Question???? Why would anyone make a mortgage loan to a borrower with such a high debt ratio? The time tested banking limits on the back end DTI of 32-35% were used for a reason – it prevented the borrower from overextending himself and falling into default. Theoretically, lenders should be able to lend to whomever they wish to using whatever underwriting standards they chose to use. In addition, some borrowers have additional income that they cannot provide documentation for and thus are not able to use this type of income when applying for a mortgage. Therefore, they may have debt ratios that are in reality better than what appears in the formal debt calculation.

The only problem with this rationale is that allowing very high debt ratios is what has led us as a nation into a financial crisis based on easy lending to borrowers who really never had a realistic chance (absent eternal home price appreciation) of paying back the money that they were approved to borrow. Also, it was not a great leap, once you allowed high debt ratios, to also allow approvals of mortgages by applicants with low credit scores and minimal down payments, which totally guaranteed foreclosures for this type of borrower profile.

Given the the large number of mortgage defaults that we already have, I believe that lenders should be constrained in their enthusiasm to make aggressive loans to borrowers who may not fully realize their financial limitations.  In fact, in many ways, lending to a borrower with a verified high debt ratio is worse behavior than the approvals previously given to subprime and altA stated income borrowers since in those cases, at least the lender could look with two blind eyes at the income the borrower stated that they made and say, “ok approved”.  However, approving a loan where you have verified the income and know that the borrower’s income is insufficient is simply irresponsible .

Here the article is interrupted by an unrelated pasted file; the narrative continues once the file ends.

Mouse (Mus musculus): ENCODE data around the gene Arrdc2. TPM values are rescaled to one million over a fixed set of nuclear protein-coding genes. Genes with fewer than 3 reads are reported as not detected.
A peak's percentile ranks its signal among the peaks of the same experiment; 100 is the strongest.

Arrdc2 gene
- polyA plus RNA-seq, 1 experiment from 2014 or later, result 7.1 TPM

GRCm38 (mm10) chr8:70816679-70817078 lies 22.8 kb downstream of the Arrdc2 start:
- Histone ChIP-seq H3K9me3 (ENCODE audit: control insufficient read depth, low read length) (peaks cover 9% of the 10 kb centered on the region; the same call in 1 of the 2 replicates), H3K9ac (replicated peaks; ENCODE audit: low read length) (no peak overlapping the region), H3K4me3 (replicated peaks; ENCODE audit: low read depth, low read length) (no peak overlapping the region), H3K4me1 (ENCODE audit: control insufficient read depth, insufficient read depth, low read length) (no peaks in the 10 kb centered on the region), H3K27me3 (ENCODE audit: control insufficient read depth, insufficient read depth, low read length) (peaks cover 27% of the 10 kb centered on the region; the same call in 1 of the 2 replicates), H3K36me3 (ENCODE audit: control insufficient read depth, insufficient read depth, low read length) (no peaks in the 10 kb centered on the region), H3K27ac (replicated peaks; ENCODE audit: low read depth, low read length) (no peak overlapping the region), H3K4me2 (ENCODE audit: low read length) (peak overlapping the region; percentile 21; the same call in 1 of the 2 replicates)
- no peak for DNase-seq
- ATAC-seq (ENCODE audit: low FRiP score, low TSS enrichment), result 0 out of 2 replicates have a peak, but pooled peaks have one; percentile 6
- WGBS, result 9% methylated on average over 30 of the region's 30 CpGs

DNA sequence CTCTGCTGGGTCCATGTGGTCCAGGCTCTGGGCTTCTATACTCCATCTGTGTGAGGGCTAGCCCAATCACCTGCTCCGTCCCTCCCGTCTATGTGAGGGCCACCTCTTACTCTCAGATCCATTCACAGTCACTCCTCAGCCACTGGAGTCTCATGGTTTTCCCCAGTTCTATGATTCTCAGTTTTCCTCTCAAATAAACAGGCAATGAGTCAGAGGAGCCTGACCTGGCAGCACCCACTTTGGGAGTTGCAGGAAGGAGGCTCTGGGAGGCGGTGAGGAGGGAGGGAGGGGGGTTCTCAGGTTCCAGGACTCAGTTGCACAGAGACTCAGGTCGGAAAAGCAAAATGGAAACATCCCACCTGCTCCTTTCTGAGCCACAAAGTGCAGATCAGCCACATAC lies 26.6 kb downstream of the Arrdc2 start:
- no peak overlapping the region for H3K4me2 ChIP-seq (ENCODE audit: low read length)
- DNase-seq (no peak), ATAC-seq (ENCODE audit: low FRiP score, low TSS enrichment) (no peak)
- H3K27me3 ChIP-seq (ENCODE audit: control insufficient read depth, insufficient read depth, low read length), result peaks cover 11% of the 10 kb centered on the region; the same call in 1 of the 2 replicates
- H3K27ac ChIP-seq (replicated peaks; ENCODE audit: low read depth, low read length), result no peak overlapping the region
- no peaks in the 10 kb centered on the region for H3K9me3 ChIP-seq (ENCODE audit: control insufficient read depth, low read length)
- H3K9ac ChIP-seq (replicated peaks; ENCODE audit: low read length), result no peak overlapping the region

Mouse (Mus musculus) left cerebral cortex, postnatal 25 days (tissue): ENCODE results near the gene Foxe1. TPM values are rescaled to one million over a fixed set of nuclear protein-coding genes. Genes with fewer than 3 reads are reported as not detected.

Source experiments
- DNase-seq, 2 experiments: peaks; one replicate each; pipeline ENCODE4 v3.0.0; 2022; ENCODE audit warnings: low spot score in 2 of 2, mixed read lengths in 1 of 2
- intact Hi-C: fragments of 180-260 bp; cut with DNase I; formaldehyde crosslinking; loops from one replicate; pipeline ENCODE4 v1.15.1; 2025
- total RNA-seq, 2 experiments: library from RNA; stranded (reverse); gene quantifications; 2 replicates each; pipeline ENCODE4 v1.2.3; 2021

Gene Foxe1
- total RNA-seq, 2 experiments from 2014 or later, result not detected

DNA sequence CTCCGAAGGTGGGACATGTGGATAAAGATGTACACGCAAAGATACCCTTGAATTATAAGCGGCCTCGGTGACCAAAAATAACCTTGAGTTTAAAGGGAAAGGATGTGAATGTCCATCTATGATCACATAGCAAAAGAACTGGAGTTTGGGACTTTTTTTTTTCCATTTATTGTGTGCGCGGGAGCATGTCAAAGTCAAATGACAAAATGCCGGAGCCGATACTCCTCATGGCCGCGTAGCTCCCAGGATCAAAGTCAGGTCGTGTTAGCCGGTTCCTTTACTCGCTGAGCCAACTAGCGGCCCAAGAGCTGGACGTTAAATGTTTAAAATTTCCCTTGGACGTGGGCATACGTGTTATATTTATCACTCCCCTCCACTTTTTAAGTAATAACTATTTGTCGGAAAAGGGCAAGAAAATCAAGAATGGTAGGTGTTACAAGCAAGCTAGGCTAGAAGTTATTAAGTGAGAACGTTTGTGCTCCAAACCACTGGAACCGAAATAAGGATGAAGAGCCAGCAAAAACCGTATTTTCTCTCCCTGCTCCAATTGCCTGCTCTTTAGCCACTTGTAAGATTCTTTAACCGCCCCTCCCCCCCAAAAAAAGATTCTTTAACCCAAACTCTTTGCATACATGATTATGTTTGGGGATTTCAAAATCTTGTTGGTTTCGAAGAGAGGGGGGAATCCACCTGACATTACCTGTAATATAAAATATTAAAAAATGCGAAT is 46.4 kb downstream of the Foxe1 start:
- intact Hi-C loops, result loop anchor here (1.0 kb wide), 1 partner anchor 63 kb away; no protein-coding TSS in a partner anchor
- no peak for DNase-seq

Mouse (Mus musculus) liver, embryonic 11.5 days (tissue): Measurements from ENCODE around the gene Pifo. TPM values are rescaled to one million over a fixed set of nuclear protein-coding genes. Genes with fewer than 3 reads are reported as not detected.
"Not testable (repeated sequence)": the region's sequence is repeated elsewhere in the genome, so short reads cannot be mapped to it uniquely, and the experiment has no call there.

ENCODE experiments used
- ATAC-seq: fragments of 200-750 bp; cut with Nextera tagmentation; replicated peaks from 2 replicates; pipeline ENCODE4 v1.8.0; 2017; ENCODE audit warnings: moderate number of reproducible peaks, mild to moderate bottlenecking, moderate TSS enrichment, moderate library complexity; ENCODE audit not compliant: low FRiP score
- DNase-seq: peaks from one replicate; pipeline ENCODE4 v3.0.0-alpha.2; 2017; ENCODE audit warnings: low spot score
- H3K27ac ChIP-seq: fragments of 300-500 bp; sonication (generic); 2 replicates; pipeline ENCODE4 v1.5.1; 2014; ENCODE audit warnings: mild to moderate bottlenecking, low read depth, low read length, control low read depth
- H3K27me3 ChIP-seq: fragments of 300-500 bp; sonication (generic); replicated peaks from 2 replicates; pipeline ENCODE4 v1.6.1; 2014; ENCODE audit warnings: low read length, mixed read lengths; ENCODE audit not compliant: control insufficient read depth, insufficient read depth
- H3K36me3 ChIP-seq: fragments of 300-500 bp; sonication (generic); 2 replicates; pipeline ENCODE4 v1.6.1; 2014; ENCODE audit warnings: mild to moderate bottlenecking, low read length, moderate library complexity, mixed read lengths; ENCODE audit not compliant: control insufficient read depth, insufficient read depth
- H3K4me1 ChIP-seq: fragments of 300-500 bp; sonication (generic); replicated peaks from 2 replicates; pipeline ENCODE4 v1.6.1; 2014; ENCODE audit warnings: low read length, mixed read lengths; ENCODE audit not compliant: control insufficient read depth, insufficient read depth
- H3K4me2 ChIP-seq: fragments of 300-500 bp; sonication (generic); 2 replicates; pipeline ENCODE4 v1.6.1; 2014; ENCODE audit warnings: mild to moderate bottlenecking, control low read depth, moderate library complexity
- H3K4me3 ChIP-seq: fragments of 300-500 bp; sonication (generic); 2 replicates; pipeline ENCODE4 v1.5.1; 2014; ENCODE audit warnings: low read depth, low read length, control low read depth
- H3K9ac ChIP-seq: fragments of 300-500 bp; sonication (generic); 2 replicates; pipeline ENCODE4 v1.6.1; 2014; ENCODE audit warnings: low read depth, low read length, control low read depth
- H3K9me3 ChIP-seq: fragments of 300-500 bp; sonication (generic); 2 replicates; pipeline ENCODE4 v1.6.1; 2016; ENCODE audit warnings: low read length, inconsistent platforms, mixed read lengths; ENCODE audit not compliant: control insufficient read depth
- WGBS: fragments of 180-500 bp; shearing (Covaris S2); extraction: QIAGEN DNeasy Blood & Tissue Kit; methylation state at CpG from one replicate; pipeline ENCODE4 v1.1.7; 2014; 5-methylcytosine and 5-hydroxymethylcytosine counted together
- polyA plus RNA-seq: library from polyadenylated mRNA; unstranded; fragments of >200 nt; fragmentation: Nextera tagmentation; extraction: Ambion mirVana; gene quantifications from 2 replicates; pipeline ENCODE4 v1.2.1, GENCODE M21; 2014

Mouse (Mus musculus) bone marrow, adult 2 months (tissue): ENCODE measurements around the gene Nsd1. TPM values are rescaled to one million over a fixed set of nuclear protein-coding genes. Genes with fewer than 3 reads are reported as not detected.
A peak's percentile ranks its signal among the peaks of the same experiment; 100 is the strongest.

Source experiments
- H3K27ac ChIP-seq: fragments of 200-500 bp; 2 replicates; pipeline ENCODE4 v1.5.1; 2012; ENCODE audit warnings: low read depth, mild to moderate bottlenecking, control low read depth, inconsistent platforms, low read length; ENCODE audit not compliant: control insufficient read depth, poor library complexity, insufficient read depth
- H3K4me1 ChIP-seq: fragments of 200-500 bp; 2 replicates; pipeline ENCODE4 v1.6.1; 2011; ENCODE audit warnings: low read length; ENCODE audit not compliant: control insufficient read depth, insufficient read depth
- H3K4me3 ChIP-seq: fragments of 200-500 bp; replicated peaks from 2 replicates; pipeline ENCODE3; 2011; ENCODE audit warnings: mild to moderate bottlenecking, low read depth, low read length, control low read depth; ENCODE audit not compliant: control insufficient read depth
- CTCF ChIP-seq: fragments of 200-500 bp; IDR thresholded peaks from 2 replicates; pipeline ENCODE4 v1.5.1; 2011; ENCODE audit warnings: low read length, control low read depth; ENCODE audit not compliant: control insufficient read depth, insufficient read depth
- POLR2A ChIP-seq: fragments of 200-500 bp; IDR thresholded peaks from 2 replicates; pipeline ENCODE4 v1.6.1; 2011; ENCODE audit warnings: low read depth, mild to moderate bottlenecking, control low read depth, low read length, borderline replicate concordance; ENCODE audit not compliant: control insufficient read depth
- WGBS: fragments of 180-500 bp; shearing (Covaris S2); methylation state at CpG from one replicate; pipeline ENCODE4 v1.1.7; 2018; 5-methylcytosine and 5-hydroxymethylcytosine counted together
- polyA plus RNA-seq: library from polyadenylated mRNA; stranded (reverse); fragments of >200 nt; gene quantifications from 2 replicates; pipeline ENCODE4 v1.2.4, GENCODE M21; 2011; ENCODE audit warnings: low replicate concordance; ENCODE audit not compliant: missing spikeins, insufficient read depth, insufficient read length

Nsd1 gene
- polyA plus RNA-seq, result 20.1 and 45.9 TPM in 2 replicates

What Does This Man Do All Day???

What's an economy?

The Wall Street Journal reports today that the President expressed surprise that the bailout bill did not pass. Earlier in the day, White House spokesman Tony Fratto had predicted that the vote would pass. One has to wonder what kind of indifferent involvement there was by the White House if they had no idea how many members of their own party were not going to go along with the President’s plea to pass the bail out bill.

Someone not familiar with the structure of our government and reading the financial press for the past year, could easily be pardoned for assuming that our country was being ruled by Ben Bernanke and Henry Paulson, whose decision making powers seem to be unlimited yet still have had no ability to forestall the deepening loss of confidence and the rapidly escalating meltdown of the world financial system. Is it possible that the President did not want to get engaged, believing that his Treasury Secretary and the Federal Reserve would solve all our financial problems in short time? I think the more likely answer is that President Bush never had and still has no comprehension of the magnitude and dangers of the financial crisis that has been unfolding in ever more frightening ways over the past two years. Apparently aroused from his slumber a week ago by dire forecasts of an imminent meltdown, he gave a national speech that was so dumbed down and ineffective, you have to wonder what audience he thought he was speaking to. Obviously, the President wasn’t even able to convince members of his own party, that the bailout made sense and could never overcome the popular notion that the bailout was simply another handout to Wall Street.

My own perception is that even if the bailout is passed, it will not accomplish what the powers to be were expecting. Confidence worldwide has been shattered by huge losses on virtually every asset class. The perception that loss avoidance is better than taking any risk for a gain will remain with us for some time, especially with the daily collapse of large institutions. Few saw this collapse coming and none know how it will ultimately end.